Thankfully, I have wise people in my life to dispel those lies for me. A serotonin imbalance is just that: it’s a physical, chemical imbalance. My husband and I prayed a lot about this. I realized that my perception of God was that if I took this medicine, I’d be turning my back on him. I came to understand, through wise counsel of friends and family, that God does not view us this way! He knows that our physical bodies are FLAWED. We get sick. We get cancer. We get injured. And God has given us the ability to create medicine to help us heal. (Here’s a great article on Christians and anti-depressants.)

Sertraline is not a “happy pill.” That’s just not the way an SSRI works. But what it did do was pull the dark cloud back just enough for me to see my situation in a more objective way. I wasn’t all of a sudden “Happy! Yay! Isn’t life grand!” But I stopped feeling overwhelmed with anger. I stopped sobbing for hours. I started noticing when my daughter laughed and my son smiled.

I started to see clearly for the first time in months, and I could finally breathe.

2. I started exercising regularly. Once my medicine allowed me to come up for air, I knew it was only beginning of my journey. I started researching depression, and one of the most common ways to help fight it is to have a very regular exercise plan. Exercise has been proven to release serotonin into your brain! So we joined the local YMCA and thankfully my kids love the childcare there. :-) I try to go 4-5 times a week. This is a lot, I know, but I NEED to do it. If I go more than a few days without exercising, I notice a distinct change in my mood (yes, even while on the SSRI – again, it’s not a “happy pill”!)

The big thing for me is making the choice to JUST SHOW UP. I never regret going once I’m there!

image3. I started memorizing scripture and being more intentional with my prayers. Why? I know some of you don’t believe in God or prayers, but I do, and I hope you can read this knowing that I’m just sharing my own experience. :-) Now that I know my brain has a tendency to become depressed, I need to arm myself with the peace that comes from the Word of God. Some of you might call it “positive thoughts”, but I truly believe there is power when scripture is spoken. A sweet friend wrote out a few verses for me and I have placed them around my house in spots where I spend a lot of time (my bathroom, my kitchen counter, the laundry room, etc.). This forces me to turn my thoughts to God instead of focusing on the stress of a “To Do” list. Scripture and prayer help me feel more centered and stable, and I swear it makes my blood pressure drop :-)

For a list of my favorite verses that help encourage and empower me, visit my resources page!

4. I surround myself with supportive friends. I have talked about my great circle of friends from my church: strong, loving, non-judgmental and honest women who have been a huge part in my recovery. If you don’t have a group of friends like this (and I’m not talking about friends who just say, “oh, I’m sorry” but friends who call you specifically to say “How are you today? What can I pray for?”), then I’d sincerely encourage finding a counselor or therapist you can talk to. TALKING about your feelings sounds so cliché, but it is SO FREEING!!! I have forced my husband to feel comfortable using the word “depression.” Because, after all, if I’m living with depression, and AJ lives with me, then AJ is living with depression, too.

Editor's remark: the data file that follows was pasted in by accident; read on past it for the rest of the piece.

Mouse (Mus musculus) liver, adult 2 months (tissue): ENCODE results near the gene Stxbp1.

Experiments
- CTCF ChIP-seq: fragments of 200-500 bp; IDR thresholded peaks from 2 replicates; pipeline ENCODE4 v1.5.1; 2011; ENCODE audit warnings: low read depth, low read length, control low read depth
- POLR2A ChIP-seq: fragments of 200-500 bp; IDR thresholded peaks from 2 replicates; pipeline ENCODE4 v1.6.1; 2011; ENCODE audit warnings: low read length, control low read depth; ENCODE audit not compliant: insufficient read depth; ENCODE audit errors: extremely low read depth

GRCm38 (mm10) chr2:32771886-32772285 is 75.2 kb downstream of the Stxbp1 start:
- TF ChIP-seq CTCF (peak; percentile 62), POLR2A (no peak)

5. I try to get enough sleep. “Enough” of course, can vary for each individual. Right now, I have two small children. My 3 year old daughter still likes to get “help” using the potty in the middle of the night (beats having an accident!) and my son still suffers from reflux/upset tummy off-and-on. I never know if I’ll have a solid nights’ sleep or, like last night, be awake three times from 12:00-3:00am.

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If I go too long with poor sleep, I REALLY notice my mood gets terrible. This happens to anyone! And it can be especially dangerous for someone battling depression. Therefore, I do two main things to help ensure I am sleep-savvy: 1) I take naps when I feel I need one. Simple. No questions. Laundry and dishes come second to sleep. 2.) I communicate with my husband about it!! If I’m drained, I’ll ask him to be the one to get up in the night, and I’ll put in earplugs. Thankfully he falls back to sleep very quickly and is willing to help in this area.

6. I try to maintain general good health. This means eating well, which, for me means minimal carbs and wheat and focusing more on proteins and produce. (Did you know chronic depression can be a symptom of a gluten sensitivity?!) It means taking the proper vitamin supplements to ensure my body can fight diseases. It means being outside, in the sun (vitamin D can help fight depression!), and being active.image

7. I take breaks. My husband and I try to be intentional about planning regular dates, and this meant working babysitting costs into our budget. I also try to take a break from the kids and house at least once or twice a month, to go shopping or get coffee or go out with some girlfriends. This is so important because it allows you to think about things besides your “duties”! it can be so freeing to get away, even if just for a few hours.

My approach to fighting my depression is, I believe, a holistic one. I’m trying to prepare myself so that if I ever need or want to stop taking my medication, then I am fully able to do so without it being a catastrophe. And in order to do that I need to objectively and deliberately look at ALL areas of my life and adjust them accordingly.